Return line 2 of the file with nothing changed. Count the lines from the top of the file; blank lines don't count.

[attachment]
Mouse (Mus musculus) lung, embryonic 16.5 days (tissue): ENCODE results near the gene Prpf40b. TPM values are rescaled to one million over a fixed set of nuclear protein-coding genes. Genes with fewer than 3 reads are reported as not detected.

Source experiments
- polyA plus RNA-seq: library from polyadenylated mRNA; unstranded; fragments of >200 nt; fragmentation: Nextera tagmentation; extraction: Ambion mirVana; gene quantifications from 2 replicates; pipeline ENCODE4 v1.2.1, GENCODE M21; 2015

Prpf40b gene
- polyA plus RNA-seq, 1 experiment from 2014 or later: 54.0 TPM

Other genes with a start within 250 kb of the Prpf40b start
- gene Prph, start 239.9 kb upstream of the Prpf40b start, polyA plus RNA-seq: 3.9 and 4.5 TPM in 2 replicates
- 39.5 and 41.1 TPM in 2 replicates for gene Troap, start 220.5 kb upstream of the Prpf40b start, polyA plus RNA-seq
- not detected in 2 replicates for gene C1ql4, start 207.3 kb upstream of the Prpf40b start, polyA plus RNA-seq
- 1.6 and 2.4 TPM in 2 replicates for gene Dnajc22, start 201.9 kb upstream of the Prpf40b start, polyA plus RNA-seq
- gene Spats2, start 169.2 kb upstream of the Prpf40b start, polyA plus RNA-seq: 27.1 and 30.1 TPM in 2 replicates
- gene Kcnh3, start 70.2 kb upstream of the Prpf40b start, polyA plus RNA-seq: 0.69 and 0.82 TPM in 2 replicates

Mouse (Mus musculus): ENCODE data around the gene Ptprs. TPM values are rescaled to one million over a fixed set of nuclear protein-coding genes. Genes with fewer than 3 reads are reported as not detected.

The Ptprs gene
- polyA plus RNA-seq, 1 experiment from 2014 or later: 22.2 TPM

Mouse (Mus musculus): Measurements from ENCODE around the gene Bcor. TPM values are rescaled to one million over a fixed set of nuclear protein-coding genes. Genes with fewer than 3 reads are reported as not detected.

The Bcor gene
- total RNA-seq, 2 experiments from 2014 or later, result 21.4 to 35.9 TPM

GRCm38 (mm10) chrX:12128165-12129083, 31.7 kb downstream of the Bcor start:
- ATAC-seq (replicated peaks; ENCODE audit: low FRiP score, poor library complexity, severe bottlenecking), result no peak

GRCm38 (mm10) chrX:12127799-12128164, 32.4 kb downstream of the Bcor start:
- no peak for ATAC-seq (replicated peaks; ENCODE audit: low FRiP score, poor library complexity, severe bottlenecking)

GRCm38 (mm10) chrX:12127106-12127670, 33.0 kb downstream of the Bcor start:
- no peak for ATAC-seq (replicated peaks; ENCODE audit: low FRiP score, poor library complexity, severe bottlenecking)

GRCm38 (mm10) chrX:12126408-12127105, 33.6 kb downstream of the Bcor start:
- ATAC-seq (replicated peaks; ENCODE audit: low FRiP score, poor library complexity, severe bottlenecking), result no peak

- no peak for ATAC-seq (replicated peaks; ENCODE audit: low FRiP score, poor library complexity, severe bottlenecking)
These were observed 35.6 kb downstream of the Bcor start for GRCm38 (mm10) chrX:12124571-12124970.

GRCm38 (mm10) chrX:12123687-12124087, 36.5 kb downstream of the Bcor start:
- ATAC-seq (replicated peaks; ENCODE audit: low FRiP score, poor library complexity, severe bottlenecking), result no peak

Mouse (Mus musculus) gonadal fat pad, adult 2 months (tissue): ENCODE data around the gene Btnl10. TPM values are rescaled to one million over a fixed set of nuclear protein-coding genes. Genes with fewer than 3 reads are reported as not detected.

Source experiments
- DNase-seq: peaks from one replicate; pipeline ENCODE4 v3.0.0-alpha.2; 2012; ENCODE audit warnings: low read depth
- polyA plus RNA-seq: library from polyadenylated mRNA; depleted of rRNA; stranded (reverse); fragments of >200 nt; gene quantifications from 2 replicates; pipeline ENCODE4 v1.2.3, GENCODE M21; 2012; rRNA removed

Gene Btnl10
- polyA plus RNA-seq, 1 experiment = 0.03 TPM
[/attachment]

Source experiments